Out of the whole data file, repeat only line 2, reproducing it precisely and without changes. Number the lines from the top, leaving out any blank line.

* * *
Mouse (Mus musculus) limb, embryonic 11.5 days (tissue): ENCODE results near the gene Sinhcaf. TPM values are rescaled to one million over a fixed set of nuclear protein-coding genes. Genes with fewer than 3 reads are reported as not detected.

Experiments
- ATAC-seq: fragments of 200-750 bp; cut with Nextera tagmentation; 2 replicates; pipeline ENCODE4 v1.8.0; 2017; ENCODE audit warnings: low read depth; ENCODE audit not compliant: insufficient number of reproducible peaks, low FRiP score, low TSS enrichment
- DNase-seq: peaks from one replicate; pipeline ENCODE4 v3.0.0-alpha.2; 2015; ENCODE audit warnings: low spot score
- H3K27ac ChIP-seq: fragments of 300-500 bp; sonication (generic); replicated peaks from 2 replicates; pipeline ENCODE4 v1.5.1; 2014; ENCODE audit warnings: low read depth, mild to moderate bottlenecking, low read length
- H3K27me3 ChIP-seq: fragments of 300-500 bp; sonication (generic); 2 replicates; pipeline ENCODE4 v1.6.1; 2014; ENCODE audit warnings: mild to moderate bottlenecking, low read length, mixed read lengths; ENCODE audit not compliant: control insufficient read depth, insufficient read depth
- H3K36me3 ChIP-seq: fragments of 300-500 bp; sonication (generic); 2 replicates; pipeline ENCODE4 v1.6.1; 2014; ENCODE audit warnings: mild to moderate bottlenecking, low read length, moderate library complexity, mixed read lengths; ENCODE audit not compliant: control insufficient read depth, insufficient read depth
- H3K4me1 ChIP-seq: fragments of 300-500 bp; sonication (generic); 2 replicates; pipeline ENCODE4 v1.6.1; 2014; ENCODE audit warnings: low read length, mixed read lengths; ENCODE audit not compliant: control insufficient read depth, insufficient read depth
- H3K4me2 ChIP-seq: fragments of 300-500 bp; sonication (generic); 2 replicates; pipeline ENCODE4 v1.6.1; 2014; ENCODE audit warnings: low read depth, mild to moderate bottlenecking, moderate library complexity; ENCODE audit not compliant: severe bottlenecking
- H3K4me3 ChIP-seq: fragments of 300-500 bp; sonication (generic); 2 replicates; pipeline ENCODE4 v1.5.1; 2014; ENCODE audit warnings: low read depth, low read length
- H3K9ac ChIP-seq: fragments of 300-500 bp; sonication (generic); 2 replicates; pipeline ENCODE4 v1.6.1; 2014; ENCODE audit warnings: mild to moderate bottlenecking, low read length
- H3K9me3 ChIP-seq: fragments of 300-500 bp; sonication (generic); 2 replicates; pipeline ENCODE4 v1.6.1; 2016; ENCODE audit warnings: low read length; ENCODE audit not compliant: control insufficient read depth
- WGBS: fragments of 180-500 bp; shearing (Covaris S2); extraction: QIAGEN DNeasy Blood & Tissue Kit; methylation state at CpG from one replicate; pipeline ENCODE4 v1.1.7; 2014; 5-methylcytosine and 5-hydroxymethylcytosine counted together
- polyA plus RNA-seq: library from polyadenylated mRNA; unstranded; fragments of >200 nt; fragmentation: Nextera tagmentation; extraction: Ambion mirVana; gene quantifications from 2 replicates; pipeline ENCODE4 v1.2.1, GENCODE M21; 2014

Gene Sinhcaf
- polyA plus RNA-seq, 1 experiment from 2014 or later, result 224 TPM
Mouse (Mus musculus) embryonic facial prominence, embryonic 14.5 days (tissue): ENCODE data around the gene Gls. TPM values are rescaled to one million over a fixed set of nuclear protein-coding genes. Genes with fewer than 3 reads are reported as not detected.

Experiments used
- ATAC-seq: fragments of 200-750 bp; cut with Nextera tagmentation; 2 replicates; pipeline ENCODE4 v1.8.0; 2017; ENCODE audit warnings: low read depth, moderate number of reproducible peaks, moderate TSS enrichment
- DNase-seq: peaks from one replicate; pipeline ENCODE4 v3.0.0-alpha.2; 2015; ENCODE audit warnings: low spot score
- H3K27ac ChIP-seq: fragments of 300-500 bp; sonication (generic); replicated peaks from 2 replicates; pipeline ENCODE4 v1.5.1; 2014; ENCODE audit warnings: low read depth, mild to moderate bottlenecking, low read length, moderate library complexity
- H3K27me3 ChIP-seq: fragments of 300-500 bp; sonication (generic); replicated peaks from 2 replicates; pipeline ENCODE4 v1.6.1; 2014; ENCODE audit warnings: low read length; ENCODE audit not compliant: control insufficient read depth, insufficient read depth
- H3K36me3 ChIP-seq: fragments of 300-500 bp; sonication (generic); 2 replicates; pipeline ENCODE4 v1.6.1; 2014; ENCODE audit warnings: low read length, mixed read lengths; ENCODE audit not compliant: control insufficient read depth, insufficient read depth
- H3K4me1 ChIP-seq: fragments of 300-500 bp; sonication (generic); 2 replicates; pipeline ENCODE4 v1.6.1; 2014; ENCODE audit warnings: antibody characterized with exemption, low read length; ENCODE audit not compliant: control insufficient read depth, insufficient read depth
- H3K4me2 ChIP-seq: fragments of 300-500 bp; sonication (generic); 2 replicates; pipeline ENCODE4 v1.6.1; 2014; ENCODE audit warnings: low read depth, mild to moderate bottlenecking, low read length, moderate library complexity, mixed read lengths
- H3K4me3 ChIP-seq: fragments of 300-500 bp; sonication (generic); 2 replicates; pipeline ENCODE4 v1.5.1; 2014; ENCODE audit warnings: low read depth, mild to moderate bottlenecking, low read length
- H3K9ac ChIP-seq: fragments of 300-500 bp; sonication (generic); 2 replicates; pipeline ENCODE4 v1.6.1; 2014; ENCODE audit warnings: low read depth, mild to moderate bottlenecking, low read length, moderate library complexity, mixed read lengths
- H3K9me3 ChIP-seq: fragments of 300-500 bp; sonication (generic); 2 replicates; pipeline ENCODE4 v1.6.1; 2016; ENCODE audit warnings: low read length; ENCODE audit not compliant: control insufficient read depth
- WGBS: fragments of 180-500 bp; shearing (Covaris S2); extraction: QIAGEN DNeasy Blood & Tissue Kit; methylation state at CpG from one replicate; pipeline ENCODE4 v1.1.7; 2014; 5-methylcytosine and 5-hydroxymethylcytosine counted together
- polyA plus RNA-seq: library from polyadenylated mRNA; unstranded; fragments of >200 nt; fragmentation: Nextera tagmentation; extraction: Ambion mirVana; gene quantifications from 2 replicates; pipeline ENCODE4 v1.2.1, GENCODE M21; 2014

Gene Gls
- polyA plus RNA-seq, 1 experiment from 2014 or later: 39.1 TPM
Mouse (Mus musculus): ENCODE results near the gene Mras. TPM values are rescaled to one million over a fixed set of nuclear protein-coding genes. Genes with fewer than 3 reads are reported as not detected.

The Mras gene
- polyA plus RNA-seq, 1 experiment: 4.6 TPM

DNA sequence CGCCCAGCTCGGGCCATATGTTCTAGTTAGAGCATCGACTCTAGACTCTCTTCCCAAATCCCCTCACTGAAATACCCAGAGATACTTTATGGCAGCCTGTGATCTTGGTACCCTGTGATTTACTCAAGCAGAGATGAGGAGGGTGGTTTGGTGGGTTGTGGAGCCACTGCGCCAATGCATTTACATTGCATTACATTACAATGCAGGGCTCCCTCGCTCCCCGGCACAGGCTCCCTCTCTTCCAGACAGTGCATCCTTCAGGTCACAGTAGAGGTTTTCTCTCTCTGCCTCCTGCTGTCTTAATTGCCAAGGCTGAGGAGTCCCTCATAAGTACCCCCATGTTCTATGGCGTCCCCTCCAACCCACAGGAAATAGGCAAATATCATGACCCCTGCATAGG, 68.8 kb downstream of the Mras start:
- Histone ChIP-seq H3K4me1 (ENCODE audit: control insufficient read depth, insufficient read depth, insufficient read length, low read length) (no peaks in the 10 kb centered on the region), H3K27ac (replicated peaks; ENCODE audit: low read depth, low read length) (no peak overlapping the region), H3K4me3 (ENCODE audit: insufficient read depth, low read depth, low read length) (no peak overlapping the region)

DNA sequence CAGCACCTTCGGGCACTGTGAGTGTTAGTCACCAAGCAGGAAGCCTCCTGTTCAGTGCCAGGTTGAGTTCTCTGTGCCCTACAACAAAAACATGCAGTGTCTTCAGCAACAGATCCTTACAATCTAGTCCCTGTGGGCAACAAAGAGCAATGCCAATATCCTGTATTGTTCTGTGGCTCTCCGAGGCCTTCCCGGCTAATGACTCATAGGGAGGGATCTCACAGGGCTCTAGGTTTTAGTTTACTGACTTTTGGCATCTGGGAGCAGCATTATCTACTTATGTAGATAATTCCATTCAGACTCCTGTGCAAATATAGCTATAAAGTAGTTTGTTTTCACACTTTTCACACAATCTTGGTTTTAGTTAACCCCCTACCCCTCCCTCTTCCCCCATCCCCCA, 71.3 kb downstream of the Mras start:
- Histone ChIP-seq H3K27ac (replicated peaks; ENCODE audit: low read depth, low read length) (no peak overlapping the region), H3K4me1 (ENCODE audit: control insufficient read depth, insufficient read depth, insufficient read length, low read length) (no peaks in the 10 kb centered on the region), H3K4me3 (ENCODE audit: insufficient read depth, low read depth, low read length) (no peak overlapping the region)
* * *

Experiments